This respect for private property rights is shared by the State of Oregon and its administrative procedures and codes. One such requirement is the “landowner signature requirement,” which requires any person seeking to alter any waterways in the state to seek the approval of the Department of State Lands (DSL). Such approval requires the signature of the private landowner or authorization of the landowner, when the waterway is on private land.

And here is where Pacific Connector ran into problems.

The Pacific Connector pipeline will cross hundreds of private property parcels on its 234-mile journey between Coos Bay and Malin. Many of those private property owners are staunchly opposed to the pipeline and have therefore refused to give the company any permission to enter onto their property, much less the authority to alter waterways found on their land. Therefore, it was impossible for Pacific Connector to complete the necessary DSL application, which itself is required before the company can begin construction of the pipeline. No landowner permission, no permit, no pipeline.

Although the State was in the process of attempting to work with Pacific Connector to address this issue, Pacific Connector instead filed suit in federal district court and alleged that Oregon’s landowner signature requirement was precluded by the Natural Gas Act, and more shocking, that it violated the Dormant Commerce Clause of the United States Constitution. The Dormant Commerce Clause derives from the Commerce Clause, and stands for the proposition that a state cannot pass legislation – such as the landowner signature requirement – that impermissibly burdens or discriminates against interstate commerce, such as construction and operation of a pipeline.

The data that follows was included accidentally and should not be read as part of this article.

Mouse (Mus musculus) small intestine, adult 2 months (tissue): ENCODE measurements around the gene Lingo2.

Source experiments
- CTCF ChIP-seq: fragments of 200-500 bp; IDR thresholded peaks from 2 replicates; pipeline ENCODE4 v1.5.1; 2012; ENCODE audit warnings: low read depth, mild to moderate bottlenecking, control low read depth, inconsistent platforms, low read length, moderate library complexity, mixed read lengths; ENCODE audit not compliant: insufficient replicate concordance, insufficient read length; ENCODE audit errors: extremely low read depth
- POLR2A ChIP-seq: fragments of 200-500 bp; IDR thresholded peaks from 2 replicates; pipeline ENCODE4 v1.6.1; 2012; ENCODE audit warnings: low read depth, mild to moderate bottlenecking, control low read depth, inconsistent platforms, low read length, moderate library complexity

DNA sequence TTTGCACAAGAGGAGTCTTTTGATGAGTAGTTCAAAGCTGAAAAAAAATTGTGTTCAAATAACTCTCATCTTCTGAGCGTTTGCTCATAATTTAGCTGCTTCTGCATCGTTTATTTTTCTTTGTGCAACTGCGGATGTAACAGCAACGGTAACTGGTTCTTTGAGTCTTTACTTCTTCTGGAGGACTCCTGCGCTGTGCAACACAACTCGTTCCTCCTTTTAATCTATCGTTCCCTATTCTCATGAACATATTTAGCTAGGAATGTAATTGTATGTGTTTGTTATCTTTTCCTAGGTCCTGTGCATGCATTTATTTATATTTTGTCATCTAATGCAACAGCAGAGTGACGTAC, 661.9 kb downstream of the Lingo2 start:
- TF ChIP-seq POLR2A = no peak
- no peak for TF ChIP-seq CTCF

The Western Environmental Law Center (WELC) represents a coalition of eight private landowners with property within the pipeline’s right-of-way who have intervened in the Pacific Connector v. Solliday litigation on the side of the State of Oregon. These landowners seek to defend basic private property rights and the landowner signature requirement.

In June 2011, the Oregon Legislature approved House Bill 2700 (HB 2700), which was supported by backers of the Pacific Connector pipeline and the Jordan Cove LNG terminal. HB 2700 allows applicants like Pacific Connector to apply for and receive dredge and fill permits from the State of Oregon without landowner consent. The measure, which Governor Kitzhaber signed into law, prohibits actual ground-disturbing activities until landowner consent is obtained from either the landowner or from a court through eminent domain proceedings, which gives courts the power to decide that despite protests by landowners, the pipeline is in the public’s “best interest”.